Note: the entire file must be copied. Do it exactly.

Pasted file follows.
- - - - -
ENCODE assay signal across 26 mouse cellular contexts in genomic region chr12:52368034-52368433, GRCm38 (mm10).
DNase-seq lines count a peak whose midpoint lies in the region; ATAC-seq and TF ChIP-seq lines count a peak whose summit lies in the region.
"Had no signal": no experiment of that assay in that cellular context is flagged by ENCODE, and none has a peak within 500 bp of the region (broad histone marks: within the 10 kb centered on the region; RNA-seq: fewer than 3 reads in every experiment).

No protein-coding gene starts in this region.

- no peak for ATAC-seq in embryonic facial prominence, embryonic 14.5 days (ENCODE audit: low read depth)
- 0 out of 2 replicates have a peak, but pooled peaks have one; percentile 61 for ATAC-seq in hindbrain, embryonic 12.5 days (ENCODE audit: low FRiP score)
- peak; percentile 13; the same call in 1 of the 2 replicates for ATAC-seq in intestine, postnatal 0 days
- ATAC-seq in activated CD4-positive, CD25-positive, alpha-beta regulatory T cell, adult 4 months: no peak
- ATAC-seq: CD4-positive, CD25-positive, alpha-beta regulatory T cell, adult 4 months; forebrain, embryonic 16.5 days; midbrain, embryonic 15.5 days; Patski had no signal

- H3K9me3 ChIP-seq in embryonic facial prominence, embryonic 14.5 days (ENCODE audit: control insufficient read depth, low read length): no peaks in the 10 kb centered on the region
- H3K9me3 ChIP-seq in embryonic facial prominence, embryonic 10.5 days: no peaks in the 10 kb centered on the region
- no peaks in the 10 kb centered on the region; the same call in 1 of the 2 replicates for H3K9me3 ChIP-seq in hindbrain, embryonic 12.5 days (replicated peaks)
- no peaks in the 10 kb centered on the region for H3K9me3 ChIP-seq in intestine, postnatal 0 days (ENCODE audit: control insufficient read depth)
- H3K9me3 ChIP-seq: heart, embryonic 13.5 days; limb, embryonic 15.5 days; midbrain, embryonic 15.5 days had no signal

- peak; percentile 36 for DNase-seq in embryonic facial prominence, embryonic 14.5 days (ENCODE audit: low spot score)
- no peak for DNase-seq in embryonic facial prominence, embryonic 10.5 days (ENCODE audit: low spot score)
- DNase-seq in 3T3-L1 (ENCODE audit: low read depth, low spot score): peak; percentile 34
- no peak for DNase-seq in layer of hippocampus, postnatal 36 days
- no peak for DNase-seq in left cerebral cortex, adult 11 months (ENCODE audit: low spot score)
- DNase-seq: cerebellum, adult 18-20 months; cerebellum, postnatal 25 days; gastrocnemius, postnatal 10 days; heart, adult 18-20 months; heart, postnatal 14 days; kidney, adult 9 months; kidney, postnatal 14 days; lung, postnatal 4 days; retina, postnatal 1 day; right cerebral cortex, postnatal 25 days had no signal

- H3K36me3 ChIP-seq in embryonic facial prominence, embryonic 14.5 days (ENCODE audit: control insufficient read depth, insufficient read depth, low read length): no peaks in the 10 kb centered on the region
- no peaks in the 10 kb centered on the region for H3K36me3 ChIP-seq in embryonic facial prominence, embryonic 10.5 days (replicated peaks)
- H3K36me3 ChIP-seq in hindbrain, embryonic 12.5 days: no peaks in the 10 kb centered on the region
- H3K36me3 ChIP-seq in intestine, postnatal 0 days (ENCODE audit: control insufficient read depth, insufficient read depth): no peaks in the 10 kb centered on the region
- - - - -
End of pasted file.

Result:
ENCODE assay signal across 26 mouse cellular contexts in genomic region chr12:52368034-52368433, GRCm38 (mm10).
DNase-seq lines count a peak whose midpoint lies in the region; ATAC-seq and TF ChIP-seq lines count a peak whose summit lies in the region.
"Had no signal": no experiment of that assay in that cellular context is flagged by ENCODE, and none has a peak within 500 bp of the region (broad histone marks: within the 10 kb centered on the region; RNA-seq: fewer than 3 reads in every experiment).

No protein-coding gene starts in this region.

- no peak for ATAC-seq in embryonic facial prominence, embryonic 14.5 days (ENCODE audit: low read depth)
- 0 out of 2 replicates have a peak, but pooled peaks have one; percentile 61 for ATAC-seq in hindbrain, embryonic 12.5 days (ENCODE audit: low FRiP score)
- peak; percentile 13; the same call in 1 of the 2 replicates for ATAC-seq in intestine, postnatal 0 days
- ATAC-seq in activated CD4-positive, CD25-positive, alpha-beta regulatory T cell, adult 4 months: no peak
- ATAC-seq: CD4-positive, CD25-positive, alpha-beta regulatory T cell, adult 4 months; forebrain, embryonic 16.5 days; midbrain, embryonic 15.5 days; Patski had no signal

- H3K9me3 ChIP-seq in embryonic facial prominence, embryonic 14.5 days (ENCODE audit: control insufficient read depth, low read length): no peaks in the 10 kb centered on the region
- H3K9me3 ChIP-seq in embryonic facial prominence, embryonic 10.5 days: no peaks in the 10 kb centered on the region
- no peaks in the 10 kb centered on the region; the same call in 1 of the 2 replicates for H3K9me3 ChIP-seq in hindbrain, embryonic 12.5 days (replicated peaks)
- no peaks in the 10 kb centered on the region for H3K9me3 ChIP-seq in intestine, postnatal 0 days (ENCODE audit: control insufficient read depth)
- H3K9me3 ChIP-seq: heart, embryonic 13.5 days; limb, embryonic 15.5 days; midbrain, embryonic 15.5 days had no signal

- peak; percentile 36 for DNase-seq in embryonic facial prominence, embryonic 14.5 days (ENCODE audit: low spot score)
- no peak for DNase-seq in embryonic facial prominence, embryonic 10.5 days (ENCODE audit: low spot score)
- DNase-seq in 3T3-L1 (ENCODE audit: low read depth, low spot score): peak; percentile 34
- no peak for DNase-seq in layer of hippocampus, postnatal 36 days
- no peak for DNase-seq in left cerebral cortex, adult 11 months (ENCODE audit: low spot score)
- DNase-seq: cerebellum, adult 18-20 months; cerebellum, postnatal 25 days; gastrocnemius, postnatal 10 days; heart, adult 18-20 months; heart, postnatal 14 days; kidney, adult 9 months; kidney, postnatal 14 days; lung, postnatal 4 days; retina, postnatal 1 day; right cerebral cortex, postnatal 25 days had no signal

- H3K36me3 ChIP-seq in embryonic facial prominence, embryonic 14.5 days (ENCODE audit: control insufficient read depth, insufficient read depth, low read length): no peaks in the 10 kb centered on the region
- no peaks in the 10 kb centered on the region for H3K36me3 ChIP-seq in embryonic facial prominence, embryonic 10.5 days (replicated peaks)
- H3K36me3 ChIP-seq in hindbrain, embryonic 12.5 days: no peaks in the 10 kb centered on the region
- H3K36me3 ChIP-seq in intestine, postnatal 0 days (ENCODE audit: control insufficient read depth, insufficient read depth): no peaks in the 10 kb centered on the region